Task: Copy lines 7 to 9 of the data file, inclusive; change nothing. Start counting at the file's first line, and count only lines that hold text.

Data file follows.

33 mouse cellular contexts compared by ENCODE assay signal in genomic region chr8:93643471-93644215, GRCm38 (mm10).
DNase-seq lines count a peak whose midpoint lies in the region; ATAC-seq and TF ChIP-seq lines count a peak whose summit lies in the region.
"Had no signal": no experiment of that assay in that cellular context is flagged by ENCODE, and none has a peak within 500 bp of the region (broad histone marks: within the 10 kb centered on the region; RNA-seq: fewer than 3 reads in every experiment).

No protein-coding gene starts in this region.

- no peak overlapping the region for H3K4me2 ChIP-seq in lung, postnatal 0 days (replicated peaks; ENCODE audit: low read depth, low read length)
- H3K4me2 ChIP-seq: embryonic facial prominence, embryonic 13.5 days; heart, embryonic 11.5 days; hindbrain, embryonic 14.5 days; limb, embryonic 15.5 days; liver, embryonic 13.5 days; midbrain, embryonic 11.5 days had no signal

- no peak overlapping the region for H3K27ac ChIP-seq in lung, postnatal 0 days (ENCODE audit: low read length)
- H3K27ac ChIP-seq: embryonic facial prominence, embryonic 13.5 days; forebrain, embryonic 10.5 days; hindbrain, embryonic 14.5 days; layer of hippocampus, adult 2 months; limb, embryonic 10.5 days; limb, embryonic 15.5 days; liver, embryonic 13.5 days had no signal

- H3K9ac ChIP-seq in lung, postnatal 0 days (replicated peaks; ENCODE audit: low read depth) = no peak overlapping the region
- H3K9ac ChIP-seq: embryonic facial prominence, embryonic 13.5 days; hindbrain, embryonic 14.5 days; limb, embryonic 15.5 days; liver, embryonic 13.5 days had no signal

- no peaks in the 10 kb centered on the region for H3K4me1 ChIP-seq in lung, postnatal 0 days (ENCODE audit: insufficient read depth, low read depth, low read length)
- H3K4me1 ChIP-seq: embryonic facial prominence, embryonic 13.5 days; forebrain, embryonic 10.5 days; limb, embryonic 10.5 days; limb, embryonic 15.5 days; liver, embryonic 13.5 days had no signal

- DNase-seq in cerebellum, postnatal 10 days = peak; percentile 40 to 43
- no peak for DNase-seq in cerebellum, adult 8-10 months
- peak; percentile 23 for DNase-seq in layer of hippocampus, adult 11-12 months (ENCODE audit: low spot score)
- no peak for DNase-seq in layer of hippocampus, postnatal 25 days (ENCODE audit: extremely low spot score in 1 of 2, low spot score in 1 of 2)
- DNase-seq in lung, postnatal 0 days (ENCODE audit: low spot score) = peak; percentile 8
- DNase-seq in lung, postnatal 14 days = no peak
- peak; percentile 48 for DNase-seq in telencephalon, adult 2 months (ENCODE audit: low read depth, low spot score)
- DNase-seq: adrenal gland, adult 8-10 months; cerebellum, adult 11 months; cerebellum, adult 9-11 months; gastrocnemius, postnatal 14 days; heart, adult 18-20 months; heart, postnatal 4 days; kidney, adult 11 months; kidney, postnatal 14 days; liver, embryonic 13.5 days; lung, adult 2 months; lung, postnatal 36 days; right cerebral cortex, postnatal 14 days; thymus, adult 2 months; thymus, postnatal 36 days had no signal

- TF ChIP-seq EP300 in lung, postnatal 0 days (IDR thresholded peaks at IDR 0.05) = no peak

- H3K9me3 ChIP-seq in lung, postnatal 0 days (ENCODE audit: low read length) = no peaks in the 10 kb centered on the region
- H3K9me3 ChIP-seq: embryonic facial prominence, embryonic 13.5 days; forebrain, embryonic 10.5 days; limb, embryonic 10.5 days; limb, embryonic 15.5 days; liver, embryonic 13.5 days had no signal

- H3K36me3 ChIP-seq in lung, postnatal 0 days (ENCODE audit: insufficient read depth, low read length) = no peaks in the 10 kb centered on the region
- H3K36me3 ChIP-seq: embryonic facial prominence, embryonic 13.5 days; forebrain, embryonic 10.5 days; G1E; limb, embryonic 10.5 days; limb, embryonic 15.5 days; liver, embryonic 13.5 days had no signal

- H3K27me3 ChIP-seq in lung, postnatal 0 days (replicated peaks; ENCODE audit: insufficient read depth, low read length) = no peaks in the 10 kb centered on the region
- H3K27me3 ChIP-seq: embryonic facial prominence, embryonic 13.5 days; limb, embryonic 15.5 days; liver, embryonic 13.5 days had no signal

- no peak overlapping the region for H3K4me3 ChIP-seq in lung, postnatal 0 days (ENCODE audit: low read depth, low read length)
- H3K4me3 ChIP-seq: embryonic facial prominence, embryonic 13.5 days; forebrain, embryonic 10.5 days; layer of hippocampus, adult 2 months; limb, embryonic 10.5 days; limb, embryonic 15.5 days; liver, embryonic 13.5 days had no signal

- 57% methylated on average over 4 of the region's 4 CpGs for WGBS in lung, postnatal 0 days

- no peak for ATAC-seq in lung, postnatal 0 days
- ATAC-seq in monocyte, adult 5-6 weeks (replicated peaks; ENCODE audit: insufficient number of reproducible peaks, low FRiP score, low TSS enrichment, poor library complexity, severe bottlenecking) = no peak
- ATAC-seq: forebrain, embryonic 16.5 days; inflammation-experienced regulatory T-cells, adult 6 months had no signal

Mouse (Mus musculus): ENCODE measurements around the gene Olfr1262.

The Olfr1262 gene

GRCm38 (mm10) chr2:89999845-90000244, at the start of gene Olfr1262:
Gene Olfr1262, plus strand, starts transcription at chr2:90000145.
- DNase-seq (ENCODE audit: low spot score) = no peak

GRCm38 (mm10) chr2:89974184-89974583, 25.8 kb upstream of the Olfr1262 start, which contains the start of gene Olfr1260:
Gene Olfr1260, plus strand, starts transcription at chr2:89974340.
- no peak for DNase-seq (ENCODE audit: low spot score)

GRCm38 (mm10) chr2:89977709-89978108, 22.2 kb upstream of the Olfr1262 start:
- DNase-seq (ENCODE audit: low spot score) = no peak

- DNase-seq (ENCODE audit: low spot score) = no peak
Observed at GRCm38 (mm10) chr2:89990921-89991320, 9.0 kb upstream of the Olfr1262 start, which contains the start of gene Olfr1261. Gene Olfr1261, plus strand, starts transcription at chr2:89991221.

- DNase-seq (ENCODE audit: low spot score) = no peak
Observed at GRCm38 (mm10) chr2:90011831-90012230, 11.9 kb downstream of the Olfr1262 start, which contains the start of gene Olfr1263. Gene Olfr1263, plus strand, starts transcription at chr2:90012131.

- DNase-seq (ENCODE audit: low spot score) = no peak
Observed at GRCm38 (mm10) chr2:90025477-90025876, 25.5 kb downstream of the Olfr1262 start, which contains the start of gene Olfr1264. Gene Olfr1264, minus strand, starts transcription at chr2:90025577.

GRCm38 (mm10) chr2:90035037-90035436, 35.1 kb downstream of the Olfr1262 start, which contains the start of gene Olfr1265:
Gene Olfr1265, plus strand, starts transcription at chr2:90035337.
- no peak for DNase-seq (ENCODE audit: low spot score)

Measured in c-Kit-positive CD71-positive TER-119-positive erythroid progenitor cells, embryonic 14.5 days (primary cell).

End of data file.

- no peak overlapping the region for H3K27ac ChIP-seq in lung, postnatal 0 days (ENCODE audit: low read length)
- H3K27ac ChIP-seq: embryonic facial prominence, embryonic 13.5 days; forebrain, embryonic 10.5 days; hindbrain, embryonic 14.5 days; layer of hippocampus, adult 2 months; limb, embryonic 10.5 days; limb, embryonic 15.5 days; liver, embryonic 13.5 days had no signal

- H3K9ac ChIP-seq in lung, postnatal 0 days (replicated peaks; ENCODE audit: low read depth) = no peak overlapping the region